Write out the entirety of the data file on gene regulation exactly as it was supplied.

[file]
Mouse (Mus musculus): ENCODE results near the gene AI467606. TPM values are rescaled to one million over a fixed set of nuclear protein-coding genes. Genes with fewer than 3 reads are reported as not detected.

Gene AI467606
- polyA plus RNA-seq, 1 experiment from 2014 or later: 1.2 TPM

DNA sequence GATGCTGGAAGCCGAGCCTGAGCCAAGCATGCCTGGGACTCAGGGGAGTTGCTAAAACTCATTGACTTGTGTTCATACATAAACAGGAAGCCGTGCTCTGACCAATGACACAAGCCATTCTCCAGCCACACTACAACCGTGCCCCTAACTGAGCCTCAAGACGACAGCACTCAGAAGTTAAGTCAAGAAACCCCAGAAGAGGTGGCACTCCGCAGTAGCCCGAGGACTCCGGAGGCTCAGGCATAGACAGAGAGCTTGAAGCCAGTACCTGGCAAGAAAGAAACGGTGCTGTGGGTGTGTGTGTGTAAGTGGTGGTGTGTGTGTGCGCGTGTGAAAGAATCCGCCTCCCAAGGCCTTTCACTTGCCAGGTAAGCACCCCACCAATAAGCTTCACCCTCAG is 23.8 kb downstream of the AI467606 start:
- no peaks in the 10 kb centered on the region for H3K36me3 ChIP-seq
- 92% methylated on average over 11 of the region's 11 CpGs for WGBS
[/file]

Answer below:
Mouse (Mus musculus): ENCODE results near the gene AI467606. TPM values are rescaled to one million over a fixed set of nuclear protein-coding genes. Genes with fewer than 3 reads are reported as not detected.

Gene AI467606
- polyA plus RNA-seq, 1 experiment from 2014 or later: 1.2 TPM

DNA sequence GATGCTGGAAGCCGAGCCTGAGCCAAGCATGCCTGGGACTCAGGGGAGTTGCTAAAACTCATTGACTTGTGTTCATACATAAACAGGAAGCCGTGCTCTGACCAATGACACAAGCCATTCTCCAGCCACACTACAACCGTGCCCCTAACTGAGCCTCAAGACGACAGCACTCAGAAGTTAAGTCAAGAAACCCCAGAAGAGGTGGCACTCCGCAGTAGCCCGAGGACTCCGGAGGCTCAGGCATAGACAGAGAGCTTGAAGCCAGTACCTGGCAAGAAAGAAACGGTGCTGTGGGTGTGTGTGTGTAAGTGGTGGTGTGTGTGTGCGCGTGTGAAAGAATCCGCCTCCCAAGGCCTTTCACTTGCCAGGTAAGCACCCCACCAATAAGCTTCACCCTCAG is 23.8 kb downstream of the AI467606 start:
- no peaks in the 10 kb centered on the region for H3K36me3 ChIP-seq
- 92% methylated on average over 11 of the region's 11 CpGs for WGBS